The past two week’s blogs have discussed the fact some churches are considering eliminating their Sports Outreach due to financial pressures and because they haven’t seen the results hoped for:
This week’s blog will continue this discussion by exposing two myths associated with evangelism: a) preaching = evangelism and b) sports evangelism is about giving ‘high profile athletes” a “platform” for speaking. Ensuing weeks will analyze the commitment needed to do the hard work of evangelism and also discuss how to maximize a church’s Sports Outreach missional opportunities for church growth and evangelism
I. Myth #1 – Preaching = Evangelism
I was consulting with a leading church…
The Lead Pastor was emphatic…“Evangelism can only come through the preaching of the Word. Let’s have none of this ‘tom-foolery’ about gym evangelism!”
“Pastor...” I paused and said a prayer for just the right words and for them to find a receptive heart. “The problem is…most people who need to hear your evangelistic preaching won’t ever step inside your sanctuary. Sports Outreach provides you with a proven strategy to actually get people who are far from God into your sanctuary, so they may hear your evangelistic preaching. I’m offering you the best tool the church currently has to attract and reach totally secularized, non-churched, non-believers. In addition it is a methodology that mobilizes and enables your parishioners to reach their non-churched friends by inviting them to a sports function within your church walls…an activity even those far from God will receive with enthusiasm.”
A few years later I was talking with a disheartened Sports Outreach Pastor. He was expressing his frustration with the ineffectiveness of his Sports Outreach. I asked him what he believed to be the answer to the ineffectiveness.
“We need to preach harder in our post game devotionals; we need to preach with more enthusiasm” was his response. Upon further reflection it became clear the real problem was this good man and his team of staff and volunteers had become lazy. They had stopped doing the hard work of evangelism that included building bridges to the secular community and providing relevant and missional sport and recreational outreach activities that would attract and hold those far from God.
Both of these deeply spiritual men believed a myth: preaching equals evangelism. Please hear me…I firmly believe in evangelistic preaching but evangelistic preaching is only one – albeit a most important – part of evangelism. In fact, I believe “preaching harder” is actually easier than doing the hard work of evangelism. Preaching harder may alleviate a certain guilt but it becomes the “crutch” many local church Sports Outreach Ministers fall back on when they are experiencing a lack of effectiveness born of a lack of true evangelistic endeavors.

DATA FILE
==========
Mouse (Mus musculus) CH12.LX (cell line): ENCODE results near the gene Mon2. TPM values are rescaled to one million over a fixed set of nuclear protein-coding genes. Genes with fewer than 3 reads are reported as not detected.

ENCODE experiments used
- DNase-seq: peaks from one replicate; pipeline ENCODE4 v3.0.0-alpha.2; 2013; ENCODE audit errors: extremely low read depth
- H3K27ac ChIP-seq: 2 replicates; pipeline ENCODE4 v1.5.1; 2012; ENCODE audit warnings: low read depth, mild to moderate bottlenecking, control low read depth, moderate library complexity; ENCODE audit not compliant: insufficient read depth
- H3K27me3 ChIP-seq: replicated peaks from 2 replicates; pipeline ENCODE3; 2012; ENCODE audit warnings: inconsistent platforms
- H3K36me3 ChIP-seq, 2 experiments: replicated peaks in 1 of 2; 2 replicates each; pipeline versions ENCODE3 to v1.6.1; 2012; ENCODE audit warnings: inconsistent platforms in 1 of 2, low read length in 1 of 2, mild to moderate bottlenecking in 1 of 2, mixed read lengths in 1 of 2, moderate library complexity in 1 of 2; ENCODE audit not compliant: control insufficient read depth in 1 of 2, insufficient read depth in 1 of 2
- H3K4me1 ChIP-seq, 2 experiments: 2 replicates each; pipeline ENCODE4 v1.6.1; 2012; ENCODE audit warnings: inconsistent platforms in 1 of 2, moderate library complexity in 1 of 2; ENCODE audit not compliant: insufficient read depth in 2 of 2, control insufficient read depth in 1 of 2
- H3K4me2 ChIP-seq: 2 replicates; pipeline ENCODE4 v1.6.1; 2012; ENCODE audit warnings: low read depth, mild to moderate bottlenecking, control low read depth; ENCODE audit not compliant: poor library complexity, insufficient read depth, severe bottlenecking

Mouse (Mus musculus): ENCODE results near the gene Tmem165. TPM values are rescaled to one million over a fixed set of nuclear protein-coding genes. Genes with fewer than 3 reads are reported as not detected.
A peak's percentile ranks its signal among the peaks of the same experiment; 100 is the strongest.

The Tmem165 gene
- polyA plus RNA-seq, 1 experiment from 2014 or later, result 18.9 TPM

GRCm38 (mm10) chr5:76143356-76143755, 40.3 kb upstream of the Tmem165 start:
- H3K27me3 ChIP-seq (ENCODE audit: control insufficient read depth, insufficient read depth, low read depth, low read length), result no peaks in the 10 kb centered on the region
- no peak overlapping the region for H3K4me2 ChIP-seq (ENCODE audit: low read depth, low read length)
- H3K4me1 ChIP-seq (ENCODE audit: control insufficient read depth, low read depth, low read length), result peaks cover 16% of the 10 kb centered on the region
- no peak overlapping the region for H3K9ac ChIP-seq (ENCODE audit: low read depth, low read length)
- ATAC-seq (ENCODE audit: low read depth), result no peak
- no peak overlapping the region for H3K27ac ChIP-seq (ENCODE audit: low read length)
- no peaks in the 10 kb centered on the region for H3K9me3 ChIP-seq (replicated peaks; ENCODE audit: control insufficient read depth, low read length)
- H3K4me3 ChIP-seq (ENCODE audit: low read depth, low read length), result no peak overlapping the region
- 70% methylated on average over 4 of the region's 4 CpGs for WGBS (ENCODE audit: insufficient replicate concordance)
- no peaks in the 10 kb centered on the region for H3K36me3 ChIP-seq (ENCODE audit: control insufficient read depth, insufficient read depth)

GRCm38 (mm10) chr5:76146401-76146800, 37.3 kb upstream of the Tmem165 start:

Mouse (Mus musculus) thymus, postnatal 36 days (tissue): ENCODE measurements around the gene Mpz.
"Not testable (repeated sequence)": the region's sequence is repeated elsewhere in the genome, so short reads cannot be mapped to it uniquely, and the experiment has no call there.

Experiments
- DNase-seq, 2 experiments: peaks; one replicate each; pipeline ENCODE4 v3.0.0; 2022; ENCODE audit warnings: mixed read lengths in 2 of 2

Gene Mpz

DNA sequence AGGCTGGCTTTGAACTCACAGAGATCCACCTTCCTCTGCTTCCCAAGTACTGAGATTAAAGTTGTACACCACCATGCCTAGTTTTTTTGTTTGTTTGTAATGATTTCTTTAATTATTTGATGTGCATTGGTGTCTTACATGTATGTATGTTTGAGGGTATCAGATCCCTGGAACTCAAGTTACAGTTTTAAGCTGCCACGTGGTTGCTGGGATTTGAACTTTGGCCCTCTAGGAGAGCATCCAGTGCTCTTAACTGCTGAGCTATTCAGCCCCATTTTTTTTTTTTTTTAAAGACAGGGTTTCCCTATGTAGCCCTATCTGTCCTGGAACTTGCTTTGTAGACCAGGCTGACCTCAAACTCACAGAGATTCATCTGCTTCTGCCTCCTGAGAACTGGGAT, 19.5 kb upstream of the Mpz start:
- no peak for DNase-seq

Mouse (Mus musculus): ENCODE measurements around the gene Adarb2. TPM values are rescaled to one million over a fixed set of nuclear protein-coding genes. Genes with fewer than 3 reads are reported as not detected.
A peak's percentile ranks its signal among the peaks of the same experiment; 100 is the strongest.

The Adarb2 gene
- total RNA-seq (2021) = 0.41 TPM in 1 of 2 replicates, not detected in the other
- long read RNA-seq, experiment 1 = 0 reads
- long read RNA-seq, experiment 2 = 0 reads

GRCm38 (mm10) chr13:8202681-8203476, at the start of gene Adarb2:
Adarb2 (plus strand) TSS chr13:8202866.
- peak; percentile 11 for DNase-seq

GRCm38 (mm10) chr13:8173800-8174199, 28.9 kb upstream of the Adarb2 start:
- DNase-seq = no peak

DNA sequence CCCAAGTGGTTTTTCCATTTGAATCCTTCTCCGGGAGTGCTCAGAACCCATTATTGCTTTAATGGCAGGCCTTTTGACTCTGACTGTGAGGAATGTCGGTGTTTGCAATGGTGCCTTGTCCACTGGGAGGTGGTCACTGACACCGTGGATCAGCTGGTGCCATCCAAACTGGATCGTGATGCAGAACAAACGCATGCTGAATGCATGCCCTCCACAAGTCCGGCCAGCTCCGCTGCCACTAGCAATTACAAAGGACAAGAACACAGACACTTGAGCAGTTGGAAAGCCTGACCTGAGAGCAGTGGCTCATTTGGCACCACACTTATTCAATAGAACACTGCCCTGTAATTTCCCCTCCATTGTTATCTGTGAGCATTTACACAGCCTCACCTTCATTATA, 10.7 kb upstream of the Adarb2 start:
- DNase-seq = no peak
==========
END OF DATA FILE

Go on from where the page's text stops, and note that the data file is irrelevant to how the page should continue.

True evangelism involves a multi-faceted process that includes years of soil preparation, seed planting, cultivation and reaping. True evangelism consists of consistent, long-term work and it takes much planning, envisioning, training and mobilizing. True evangelism is what Sports Outreach Ministry offers the local church. True evangelism through sport and recreation produces much better results than the commonplace activity of “fruit stealing” which often masquerades as evangelism. I agree, excellent expository preaching attracts throngs of people but the vast majority of newcomers expository preaching attracts to a church are already Christians who come from anemic churches with weak preaching. I applaud any church that supports solid expository, exegetical and evangelistic preaching but I would exhort them not to confuse church growth occurring via “transfers” from other churches with true evangelism.
A. Evangelism as Process
When properly understood and implemented, Sports Outreach provides the local church with the most effective and relevant strategy for reaching the truly secularized, non-believer. Last week’s blog articulated a systematic model for organizing a self perpetuating and on-going missional Sports Outreach Ministry for a local church. ( http://www.facebook.com/notes/csrm/trends-in-local-church-sports-outreach/249409495114022 ) This model makes apparent how intricate and intense true evangelistic endeavors can be. They are not necessarily difficult, but they do demand a high level of commitment. It is important to understand true missional evangelism is reaching those far from Christ and reaching those far from Christ requires both understanding what the process is and how it should take place within a local church. Strong evangelistic preaching is a must but much more is also needed.